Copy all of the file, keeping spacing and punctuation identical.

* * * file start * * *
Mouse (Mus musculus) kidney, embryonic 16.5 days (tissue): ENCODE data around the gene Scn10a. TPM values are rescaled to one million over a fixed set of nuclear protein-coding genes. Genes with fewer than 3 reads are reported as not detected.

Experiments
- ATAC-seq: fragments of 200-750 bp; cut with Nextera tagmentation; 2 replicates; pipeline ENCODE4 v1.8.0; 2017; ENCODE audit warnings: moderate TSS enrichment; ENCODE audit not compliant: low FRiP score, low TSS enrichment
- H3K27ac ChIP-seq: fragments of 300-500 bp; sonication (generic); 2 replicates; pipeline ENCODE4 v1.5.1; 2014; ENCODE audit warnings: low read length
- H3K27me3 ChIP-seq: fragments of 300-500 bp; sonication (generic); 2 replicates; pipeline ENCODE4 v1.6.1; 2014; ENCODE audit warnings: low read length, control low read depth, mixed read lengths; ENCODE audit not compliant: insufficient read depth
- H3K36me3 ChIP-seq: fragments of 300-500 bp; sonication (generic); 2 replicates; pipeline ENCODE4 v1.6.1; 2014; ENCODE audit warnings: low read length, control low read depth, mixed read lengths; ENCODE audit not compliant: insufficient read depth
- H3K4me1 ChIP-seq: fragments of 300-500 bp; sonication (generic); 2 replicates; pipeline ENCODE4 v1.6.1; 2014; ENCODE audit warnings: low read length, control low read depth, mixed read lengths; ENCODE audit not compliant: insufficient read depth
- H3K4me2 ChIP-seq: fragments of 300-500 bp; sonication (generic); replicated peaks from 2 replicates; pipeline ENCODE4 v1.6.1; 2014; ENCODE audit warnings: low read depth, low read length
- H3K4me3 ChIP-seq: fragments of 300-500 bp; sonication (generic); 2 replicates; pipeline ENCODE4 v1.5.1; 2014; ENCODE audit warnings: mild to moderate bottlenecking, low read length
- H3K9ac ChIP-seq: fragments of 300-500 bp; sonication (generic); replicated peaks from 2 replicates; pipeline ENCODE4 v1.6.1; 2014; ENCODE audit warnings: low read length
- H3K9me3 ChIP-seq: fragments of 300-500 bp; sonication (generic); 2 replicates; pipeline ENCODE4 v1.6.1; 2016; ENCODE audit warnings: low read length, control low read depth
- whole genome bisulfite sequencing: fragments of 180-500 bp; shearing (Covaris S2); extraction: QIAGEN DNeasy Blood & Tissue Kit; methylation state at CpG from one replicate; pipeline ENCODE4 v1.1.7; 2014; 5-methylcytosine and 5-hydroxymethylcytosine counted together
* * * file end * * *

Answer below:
Mouse (Mus musculus) kidney, embryonic 16.5 days (tissue): ENCODE data around the gene Scn10a. TPM values are rescaled to one million over a fixed set of nuclear protein-coding genes. Genes with fewer than 3 reads are reported as not detected.

Experiments
- ATAC-seq: fragments of 200-750 bp; cut with Nextera tagmentation; 2 replicates; pipeline ENCODE4 v1.8.0; 2017; ENCODE audit warnings: moderate TSS enrichment; ENCODE audit not compliant: low FRiP score, low TSS enrichment
- H3K27ac ChIP-seq: fragments of 300-500 bp; sonication (generic); 2 replicates; pipeline ENCODE4 v1.5.1; 2014; ENCODE audit warnings: low read length
- H3K27me3 ChIP-seq: fragments of 300-500 bp; sonication (generic); 2 replicates; pipeline ENCODE4 v1.6.1; 2014; ENCODE audit warnings: low read length, control low read depth, mixed read lengths; ENCODE audit not compliant: insufficient read depth
- H3K36me3 ChIP-seq: fragments of 300-500 bp; sonication (generic); 2 replicates; pipeline ENCODE4 v1.6.1; 2014; ENCODE audit warnings: low read length, control low read depth, mixed read lengths; ENCODE audit not compliant: insufficient read depth
- H3K4me1 ChIP-seq: fragments of 300-500 bp; sonication (generic); 2 replicates; pipeline ENCODE4 v1.6.1; 2014; ENCODE audit warnings: low read length, control low read depth, mixed read lengths; ENCODE audit not compliant: insufficient read depth
- H3K4me2 ChIP-seq: fragments of 300-500 bp; sonication (generic); replicated peaks from 2 replicates; pipeline ENCODE4 v1.6.1; 2014; ENCODE audit warnings: low read depth, low read length
- H3K4me3 ChIP-seq: fragments of 300-500 bp; sonication (generic); 2 replicates; pipeline ENCODE4 v1.5.1; 2014; ENCODE audit warnings: mild to moderate bottlenecking, low read length
- H3K9ac ChIP-seq: fragments of 300-500 bp; sonication (generic); replicated peaks from 2 replicates; pipeline ENCODE4 v1.6.1; 2014; ENCODE audit warnings: low read length
- H3K9me3 ChIP-seq: fragments of 300-500 bp; sonication (generic); 2 replicates; pipeline ENCODE4 v1.6.1; 2016; ENCODE audit warnings: low read length, control low read depth
- whole genome bisulfite sequencing: fragments of 180-500 bp; shearing (Covaris S2); extraction: QIAGEN DNeasy Blood & Tissue Kit; methylation state at CpG from one replicate; pipeline ENCODE4 v1.1.7; 2014; 5-methylcytosine and 5-hydroxymethylcytosine counted together